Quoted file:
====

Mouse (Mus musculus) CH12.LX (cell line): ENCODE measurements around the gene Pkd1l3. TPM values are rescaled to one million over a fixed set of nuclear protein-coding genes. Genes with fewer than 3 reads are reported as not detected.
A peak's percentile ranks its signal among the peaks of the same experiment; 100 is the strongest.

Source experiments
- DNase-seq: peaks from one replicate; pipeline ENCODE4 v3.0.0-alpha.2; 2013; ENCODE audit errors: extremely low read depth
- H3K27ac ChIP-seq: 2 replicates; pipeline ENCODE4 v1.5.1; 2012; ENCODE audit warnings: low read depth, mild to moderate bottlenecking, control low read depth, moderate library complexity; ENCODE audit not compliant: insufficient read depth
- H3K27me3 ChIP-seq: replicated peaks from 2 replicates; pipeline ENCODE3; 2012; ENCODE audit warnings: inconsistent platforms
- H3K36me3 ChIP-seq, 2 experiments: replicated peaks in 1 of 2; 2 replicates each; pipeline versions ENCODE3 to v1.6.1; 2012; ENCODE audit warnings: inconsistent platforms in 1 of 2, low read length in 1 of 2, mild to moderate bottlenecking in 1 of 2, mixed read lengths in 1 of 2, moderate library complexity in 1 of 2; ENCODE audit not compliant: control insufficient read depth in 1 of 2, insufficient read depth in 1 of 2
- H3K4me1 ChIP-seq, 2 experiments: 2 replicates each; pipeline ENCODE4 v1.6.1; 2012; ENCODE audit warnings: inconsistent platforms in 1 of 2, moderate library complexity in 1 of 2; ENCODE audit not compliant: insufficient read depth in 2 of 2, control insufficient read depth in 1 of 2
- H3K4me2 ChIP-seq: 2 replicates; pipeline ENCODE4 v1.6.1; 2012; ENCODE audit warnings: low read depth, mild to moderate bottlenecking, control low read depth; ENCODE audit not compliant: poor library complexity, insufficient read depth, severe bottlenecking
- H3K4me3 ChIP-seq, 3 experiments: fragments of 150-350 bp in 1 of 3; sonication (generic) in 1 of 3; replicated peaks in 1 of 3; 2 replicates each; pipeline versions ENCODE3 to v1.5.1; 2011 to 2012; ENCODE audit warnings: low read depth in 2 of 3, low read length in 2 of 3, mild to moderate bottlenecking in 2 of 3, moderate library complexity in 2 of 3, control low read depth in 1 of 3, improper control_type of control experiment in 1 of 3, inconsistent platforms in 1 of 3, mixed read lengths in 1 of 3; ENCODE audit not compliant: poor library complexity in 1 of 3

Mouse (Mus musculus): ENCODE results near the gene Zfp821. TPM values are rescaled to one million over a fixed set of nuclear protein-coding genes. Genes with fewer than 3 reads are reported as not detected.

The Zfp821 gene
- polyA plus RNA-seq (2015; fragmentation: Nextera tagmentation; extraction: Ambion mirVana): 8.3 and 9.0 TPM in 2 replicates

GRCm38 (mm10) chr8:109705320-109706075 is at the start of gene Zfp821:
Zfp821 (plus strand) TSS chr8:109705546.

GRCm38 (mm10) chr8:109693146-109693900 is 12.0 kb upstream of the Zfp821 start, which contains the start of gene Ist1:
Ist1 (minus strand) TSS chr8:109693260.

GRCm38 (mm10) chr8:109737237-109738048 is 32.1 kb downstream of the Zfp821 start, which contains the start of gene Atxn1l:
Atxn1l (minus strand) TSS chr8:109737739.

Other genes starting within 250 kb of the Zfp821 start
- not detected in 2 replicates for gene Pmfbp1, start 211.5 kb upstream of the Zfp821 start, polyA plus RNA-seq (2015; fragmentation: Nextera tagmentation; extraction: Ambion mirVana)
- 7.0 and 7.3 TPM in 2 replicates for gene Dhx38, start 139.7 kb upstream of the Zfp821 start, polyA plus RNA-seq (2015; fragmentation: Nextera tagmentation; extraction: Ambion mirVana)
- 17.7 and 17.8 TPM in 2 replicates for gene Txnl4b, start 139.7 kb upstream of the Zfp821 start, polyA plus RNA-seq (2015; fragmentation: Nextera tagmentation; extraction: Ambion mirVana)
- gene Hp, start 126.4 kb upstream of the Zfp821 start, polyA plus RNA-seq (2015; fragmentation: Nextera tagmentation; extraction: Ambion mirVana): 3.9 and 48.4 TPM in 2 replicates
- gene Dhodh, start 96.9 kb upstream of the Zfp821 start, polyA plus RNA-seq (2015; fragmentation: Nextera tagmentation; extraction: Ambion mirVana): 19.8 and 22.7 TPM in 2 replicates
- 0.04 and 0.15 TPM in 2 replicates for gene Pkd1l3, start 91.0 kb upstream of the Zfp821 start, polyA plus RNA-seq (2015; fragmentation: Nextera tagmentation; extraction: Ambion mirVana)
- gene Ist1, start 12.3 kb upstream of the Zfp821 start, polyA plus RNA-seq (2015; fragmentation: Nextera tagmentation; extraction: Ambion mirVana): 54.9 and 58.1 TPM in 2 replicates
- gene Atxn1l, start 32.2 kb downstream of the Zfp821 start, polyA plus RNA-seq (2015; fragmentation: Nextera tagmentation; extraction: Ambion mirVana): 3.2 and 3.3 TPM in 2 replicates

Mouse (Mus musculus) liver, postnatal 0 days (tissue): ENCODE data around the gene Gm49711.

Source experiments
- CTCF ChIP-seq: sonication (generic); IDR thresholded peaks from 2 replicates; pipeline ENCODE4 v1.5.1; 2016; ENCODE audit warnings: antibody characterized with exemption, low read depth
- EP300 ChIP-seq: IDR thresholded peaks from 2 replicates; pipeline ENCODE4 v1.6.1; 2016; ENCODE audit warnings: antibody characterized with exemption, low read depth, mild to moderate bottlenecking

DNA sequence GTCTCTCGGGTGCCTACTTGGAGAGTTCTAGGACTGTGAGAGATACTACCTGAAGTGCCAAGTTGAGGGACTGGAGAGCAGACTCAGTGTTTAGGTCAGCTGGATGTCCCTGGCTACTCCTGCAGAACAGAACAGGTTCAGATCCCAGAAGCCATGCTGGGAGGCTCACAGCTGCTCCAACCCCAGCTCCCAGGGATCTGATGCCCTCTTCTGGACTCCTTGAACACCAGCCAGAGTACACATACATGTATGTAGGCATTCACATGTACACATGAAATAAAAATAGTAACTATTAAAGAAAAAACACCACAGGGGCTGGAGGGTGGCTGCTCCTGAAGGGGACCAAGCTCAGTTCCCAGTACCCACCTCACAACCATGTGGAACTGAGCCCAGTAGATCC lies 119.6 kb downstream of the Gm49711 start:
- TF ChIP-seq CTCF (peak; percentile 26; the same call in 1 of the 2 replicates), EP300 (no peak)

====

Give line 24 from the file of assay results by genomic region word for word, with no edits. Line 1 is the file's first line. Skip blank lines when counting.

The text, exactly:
- gene Hp, start 126.4 kb upstream of the Zfp821 start, polyA plus RNA-seq (2015; fragmentation: Nextera tagmentation; extraction: Ambion mirVana): 3.9 and 48.4 TPM in 2 replicates